The Nineteenth-Century Research Group

Promoting an interdisciplinary approach to the nineteenth century at the University of Lincoln

Month: December 2022

December 7th 2022, Hybrid Seminar: Book Launch, Owen Clayton, ‘Roving Bill Aspinwall’

Poster for book launch featuring the front cover of 'Roving Bill Aspinwall'

In December, we celebrated the publication of Roving Bill Aspinwall: Dispatches from a Hobo in Post-Civil War America, edited by Dr Owen Clayton (University of Lincoln).

Dr. Owen Clayton is a Senior Lecturer in English Literature at the University of Lincoln. His first monograph, Literature and Photography in Transition, 1850-1915, came out with Palgrave MacMillan in 2015. He is working on his second monograph, entitled Vagabonds, Tramps, and Hobos: the Literature and Culture of American Transiency. He is the editor of Representing Homelessness, published as part of the Proceedings of the British Academy series (Oxford University Press, 2021).

William ‘Roving Bill’ Aspinwall was all of these things and yet no lone descriptor does him justice. Born one of 23 siblings, married 5 times, wounded fighting for the Union in one of the bloodiest battles of the American Civil War, kicked out of numerous jobs and soldiers’ homes for drunkenness, and having spent decades wandering as a penniless vagabond, Bill also kept up a 24-year correspondence with John James McCook, Professor of Modern Languages at Trinity College, Hartford, Connecticut. In so doing Bill provided the earliest and best account of life on the road by an American hobo. Written between 1893 and 1917, Roving Bill Aspinwall: Dispatches from a Hobo in Post-Civil War America tells Bill’s story entirely in his own words. Describing experiences on the road, the people he meets, his dalliances with women and his memories of the Civil War, the letters are a rich and unique correspondence. Having been physically and mentally scarred at the 1843 Battle of Champion Hill, Bill details his lifelong battle with booze. He also gives first-hand accounts of men thrown out of work during the economic Panic of 1893, of wandering around the country as an itinerant umbrella-mender, of working in factories, farms and even a circus, as well as his visit to the St. Louis World’s Fair in 1903. Bill’s words are the real voice of a nineteenth-century hobo.

Roving Bill Aspinwall is available to purchase here at Better World Books and at other retailers.


Online Seminar Weds 23rd Nov: Dr Anna Jamieson (Birkbeck), ‘Practical Hints: The Art of the Asylum Visitor Book in the early nineteenth-century’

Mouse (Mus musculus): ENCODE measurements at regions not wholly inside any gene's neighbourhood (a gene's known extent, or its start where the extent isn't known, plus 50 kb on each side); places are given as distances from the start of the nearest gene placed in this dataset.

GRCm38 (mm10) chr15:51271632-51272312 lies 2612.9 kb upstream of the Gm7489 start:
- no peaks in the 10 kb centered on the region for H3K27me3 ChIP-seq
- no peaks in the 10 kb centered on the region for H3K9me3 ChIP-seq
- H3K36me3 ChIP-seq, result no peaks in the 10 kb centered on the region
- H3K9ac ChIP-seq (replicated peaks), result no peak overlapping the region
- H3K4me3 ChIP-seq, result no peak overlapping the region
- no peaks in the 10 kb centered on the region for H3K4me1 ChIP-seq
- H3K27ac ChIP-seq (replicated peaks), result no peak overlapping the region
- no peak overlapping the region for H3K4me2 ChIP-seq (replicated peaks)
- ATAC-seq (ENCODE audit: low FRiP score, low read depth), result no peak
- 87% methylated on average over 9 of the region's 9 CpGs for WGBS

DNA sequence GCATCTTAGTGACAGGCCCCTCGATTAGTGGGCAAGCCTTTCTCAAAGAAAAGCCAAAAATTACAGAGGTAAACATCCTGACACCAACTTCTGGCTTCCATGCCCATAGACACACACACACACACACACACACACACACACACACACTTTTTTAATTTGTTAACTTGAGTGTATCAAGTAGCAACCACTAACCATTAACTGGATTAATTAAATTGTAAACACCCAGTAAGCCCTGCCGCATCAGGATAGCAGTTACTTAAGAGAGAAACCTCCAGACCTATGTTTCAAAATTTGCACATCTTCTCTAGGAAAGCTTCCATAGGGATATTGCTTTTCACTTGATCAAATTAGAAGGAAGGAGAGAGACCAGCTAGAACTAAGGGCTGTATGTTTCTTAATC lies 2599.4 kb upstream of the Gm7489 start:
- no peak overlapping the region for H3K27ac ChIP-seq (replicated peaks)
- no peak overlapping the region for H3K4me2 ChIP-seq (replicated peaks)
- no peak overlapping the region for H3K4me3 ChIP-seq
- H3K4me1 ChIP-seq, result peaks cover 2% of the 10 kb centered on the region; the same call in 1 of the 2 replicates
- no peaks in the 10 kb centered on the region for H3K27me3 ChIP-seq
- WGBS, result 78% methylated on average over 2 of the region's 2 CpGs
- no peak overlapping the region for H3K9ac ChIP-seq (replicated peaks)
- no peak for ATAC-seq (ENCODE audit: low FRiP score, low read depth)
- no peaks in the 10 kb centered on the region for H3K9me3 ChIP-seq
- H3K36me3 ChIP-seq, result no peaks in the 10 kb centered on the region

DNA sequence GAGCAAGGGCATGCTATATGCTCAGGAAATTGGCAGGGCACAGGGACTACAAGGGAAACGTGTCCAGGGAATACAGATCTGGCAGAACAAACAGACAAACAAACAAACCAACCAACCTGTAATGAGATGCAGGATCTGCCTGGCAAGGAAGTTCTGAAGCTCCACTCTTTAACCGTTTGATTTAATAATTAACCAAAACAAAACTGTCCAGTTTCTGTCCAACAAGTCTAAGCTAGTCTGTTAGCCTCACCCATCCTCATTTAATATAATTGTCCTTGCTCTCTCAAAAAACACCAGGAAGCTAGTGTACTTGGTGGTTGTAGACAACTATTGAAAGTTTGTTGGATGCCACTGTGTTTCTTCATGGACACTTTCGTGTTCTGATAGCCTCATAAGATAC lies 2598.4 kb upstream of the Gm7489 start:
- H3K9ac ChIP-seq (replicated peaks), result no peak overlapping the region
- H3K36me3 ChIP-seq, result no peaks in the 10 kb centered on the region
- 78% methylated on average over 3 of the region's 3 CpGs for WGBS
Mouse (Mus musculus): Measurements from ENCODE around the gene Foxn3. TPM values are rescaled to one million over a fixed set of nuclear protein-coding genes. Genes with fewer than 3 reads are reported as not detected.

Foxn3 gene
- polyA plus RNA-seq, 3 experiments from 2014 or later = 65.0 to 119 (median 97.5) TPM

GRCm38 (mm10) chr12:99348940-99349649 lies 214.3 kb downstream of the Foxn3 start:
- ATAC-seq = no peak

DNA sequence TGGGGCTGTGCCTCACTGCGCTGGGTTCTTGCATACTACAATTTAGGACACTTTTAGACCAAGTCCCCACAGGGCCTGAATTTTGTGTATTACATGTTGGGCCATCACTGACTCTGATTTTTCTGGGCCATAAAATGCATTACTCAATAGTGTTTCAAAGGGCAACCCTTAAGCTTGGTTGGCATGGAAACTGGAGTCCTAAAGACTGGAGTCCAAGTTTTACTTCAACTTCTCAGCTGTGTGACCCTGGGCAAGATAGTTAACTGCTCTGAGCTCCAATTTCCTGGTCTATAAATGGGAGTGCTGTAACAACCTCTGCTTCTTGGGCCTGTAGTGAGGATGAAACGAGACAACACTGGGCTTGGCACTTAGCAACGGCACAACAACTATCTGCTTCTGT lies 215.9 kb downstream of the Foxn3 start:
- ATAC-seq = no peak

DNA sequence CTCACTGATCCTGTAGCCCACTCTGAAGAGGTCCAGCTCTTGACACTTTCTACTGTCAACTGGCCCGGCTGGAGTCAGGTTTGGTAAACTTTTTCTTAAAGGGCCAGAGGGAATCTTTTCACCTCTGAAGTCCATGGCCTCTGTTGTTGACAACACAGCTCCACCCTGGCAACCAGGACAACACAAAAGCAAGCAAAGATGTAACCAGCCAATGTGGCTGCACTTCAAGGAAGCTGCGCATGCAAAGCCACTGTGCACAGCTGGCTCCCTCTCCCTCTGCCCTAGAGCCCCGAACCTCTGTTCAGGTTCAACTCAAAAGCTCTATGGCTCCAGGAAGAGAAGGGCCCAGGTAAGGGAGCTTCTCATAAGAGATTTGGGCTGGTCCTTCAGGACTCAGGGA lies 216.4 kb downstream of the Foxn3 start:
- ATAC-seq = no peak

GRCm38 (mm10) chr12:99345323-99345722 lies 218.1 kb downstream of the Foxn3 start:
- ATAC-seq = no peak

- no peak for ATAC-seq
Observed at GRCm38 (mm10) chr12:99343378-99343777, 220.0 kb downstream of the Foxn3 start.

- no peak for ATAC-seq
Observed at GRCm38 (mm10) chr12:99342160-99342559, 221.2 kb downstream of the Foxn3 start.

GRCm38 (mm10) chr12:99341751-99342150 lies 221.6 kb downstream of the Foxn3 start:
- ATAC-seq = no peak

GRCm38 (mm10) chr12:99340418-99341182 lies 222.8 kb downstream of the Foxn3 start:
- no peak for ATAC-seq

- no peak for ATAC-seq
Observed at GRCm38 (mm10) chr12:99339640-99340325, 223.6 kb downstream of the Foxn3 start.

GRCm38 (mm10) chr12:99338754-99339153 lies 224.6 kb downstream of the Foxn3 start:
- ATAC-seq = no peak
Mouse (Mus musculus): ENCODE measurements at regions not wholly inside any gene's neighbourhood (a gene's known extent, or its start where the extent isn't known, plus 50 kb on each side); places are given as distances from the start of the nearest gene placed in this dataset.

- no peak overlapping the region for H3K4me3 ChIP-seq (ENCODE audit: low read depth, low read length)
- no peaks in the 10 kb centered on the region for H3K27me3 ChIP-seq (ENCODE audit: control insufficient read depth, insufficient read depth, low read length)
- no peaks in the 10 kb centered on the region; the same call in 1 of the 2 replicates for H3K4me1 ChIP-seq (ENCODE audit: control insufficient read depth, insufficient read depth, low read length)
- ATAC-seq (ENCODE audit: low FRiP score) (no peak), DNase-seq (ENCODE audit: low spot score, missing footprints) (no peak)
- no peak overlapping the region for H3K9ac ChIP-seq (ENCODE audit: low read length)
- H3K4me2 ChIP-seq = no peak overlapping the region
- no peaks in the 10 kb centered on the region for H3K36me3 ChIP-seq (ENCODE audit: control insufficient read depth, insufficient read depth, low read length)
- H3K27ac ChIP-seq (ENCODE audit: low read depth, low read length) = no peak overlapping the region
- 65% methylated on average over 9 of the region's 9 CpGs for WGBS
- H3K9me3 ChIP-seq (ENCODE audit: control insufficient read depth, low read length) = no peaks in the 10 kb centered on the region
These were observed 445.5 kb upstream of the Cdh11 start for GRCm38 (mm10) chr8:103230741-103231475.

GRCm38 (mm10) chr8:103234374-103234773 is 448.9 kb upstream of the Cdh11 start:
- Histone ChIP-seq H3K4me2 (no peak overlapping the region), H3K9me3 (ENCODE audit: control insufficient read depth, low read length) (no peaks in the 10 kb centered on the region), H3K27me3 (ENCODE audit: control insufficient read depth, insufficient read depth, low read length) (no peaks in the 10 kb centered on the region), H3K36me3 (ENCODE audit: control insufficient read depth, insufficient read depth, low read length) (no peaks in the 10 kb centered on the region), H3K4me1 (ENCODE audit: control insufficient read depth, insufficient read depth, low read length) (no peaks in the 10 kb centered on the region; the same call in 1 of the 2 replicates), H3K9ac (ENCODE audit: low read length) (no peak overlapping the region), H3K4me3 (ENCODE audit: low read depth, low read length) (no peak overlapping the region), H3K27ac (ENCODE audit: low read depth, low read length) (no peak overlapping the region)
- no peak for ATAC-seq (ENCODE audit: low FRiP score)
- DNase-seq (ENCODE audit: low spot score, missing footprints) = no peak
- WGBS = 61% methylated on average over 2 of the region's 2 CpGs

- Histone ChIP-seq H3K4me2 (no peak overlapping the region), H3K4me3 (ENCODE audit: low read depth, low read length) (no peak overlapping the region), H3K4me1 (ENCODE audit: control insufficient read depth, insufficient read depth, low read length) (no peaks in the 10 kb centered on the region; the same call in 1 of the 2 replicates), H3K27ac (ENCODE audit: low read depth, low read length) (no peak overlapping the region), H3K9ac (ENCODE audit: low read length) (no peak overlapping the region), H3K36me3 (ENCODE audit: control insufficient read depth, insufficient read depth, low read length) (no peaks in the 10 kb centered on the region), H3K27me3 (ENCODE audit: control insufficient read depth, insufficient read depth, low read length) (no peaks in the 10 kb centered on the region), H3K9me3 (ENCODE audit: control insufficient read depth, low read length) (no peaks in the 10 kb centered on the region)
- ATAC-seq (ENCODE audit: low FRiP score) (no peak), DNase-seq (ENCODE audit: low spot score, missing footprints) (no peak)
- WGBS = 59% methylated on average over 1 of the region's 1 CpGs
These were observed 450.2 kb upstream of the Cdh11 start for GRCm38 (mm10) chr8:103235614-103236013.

Dr Anna Jamieson (Birkbeck) joined us in November to discuss ‘Practical Hints: The Art of the Asylum Visitor Book in the early nineteenth-century’

Abstract: By the early decades of the nineteenth century, asylums and hospitals had become mainstays of England’s philanthropic tourist circuit. Providing visitors with the opportunity to interact with human suffering, they were uniquely placed to encourage and facilitate the display of humanity and refinement deemed socially appropriate during this period. At the end of the asylum tour, many visitors had the opportunity to publicly record their responses in a communal visitor book – where they would write their name, place of residence, and typically a few lines discussing what they had seen. Characterising the asylum visitor book as a material site where themes of philanthropy and performance meet, this paper explores the issues at stake in the act of committing one’s thoughts to paper within this space. On the one hand, it argues that this ritual enabled the performance of one’s philanthropy, demonstrating the tourist’s fluency in topics surrounding the smooth running of the institution. On the other, I argue that writing in the asylum visitor book allowed a reflective moment of emotional recovery – an ameliorating endpoint to the psychological strain of a visit to the asylum itself.

BioAnna Jamieson is an interdisciplinary art historian specialising in visual and material cultures of the eighteenth and nineteenth century. Anna is currently working on a book exploring asylum tourism between 1770-1845. Her research interests include: women and patient agency; illness, fashion and consumerism; dark tourism and enfreakment; material culture and the history of emotions.